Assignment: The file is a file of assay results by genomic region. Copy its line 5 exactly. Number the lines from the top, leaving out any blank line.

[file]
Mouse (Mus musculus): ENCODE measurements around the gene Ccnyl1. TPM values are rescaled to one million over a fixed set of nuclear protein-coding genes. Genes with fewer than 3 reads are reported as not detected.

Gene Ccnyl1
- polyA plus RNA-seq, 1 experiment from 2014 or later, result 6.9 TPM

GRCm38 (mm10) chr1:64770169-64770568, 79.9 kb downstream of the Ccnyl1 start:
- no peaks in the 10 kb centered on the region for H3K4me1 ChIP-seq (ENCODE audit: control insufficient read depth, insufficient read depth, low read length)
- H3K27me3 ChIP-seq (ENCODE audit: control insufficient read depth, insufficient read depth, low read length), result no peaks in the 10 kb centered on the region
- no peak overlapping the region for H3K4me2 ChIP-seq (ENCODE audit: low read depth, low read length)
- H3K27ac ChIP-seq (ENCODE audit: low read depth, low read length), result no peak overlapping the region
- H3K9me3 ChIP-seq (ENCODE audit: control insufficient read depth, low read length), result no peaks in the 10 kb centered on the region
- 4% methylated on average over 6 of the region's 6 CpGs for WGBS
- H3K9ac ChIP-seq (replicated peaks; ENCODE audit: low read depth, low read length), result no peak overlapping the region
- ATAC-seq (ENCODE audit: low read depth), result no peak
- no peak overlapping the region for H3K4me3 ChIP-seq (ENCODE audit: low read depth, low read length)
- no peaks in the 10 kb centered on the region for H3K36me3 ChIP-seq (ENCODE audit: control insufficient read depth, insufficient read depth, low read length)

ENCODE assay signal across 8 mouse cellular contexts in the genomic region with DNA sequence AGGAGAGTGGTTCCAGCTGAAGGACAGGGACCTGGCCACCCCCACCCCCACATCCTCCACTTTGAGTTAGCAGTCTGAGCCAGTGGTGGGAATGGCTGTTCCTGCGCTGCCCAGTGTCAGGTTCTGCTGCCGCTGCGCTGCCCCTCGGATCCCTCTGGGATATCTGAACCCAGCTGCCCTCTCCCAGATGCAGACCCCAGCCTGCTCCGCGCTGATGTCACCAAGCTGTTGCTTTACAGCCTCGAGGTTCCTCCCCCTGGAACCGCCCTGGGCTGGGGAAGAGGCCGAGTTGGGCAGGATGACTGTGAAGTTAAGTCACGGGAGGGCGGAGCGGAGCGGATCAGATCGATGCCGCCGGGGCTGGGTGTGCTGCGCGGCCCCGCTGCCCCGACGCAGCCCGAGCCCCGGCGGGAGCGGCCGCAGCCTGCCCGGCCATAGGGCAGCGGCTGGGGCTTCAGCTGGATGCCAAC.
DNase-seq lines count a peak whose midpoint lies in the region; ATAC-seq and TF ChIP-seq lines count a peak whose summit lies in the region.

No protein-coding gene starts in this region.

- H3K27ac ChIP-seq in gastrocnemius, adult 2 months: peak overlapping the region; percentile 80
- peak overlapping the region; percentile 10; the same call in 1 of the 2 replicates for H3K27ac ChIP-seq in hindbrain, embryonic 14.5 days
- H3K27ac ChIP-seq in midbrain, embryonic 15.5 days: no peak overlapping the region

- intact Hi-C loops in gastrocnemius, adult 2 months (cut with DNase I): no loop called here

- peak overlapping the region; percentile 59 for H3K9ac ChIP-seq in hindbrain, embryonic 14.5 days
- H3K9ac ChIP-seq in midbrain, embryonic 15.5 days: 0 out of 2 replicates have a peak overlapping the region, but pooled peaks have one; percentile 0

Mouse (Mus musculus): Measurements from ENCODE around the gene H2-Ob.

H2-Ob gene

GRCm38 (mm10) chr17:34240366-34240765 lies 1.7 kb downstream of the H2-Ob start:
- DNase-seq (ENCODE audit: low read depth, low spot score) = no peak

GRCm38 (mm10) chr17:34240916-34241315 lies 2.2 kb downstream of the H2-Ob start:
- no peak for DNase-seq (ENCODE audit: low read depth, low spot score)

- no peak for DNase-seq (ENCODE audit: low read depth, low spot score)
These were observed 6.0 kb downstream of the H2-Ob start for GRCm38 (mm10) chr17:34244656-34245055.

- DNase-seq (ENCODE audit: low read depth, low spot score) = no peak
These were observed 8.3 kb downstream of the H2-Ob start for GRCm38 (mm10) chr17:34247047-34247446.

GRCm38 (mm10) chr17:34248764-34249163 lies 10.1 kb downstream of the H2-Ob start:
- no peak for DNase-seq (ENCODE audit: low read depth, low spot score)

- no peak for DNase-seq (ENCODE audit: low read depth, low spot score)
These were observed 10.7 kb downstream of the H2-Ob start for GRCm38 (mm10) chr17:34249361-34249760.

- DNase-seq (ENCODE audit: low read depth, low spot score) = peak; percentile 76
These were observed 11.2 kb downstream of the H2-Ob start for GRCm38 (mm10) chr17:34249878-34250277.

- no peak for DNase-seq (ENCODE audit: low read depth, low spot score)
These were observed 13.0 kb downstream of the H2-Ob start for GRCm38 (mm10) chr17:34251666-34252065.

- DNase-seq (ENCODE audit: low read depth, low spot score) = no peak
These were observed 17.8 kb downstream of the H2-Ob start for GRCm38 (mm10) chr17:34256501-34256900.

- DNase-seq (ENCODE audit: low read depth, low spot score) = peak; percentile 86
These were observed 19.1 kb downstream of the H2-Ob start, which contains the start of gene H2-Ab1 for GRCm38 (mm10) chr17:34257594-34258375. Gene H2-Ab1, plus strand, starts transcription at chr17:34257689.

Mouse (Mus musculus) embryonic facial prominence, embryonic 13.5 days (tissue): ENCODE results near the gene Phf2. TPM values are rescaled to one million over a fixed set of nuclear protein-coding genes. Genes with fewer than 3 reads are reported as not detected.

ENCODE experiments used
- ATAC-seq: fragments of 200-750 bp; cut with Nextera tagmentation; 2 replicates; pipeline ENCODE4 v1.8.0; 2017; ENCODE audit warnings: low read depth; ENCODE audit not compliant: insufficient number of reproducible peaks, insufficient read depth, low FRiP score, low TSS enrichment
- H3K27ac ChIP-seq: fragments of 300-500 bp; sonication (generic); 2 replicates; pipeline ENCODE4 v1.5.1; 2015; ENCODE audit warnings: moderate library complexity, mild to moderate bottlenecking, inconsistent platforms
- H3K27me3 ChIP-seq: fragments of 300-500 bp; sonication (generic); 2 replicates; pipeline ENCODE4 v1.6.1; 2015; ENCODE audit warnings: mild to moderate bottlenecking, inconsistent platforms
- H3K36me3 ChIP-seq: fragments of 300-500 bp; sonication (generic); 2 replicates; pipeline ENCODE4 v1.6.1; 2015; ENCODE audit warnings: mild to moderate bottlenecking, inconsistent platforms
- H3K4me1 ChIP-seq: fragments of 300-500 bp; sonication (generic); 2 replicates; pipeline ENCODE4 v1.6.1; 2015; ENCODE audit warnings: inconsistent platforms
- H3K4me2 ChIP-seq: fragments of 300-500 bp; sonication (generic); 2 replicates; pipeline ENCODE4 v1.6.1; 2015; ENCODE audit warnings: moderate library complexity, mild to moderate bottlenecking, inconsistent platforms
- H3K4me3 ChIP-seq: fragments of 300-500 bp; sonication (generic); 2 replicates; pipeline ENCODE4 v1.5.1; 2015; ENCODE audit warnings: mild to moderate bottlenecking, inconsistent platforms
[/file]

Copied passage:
- no peaks in the 10 kb centered on the region for H3K4me1 ChIP-seq (ENCODE audit: control insufficient read depth, insufficient read depth, low read length)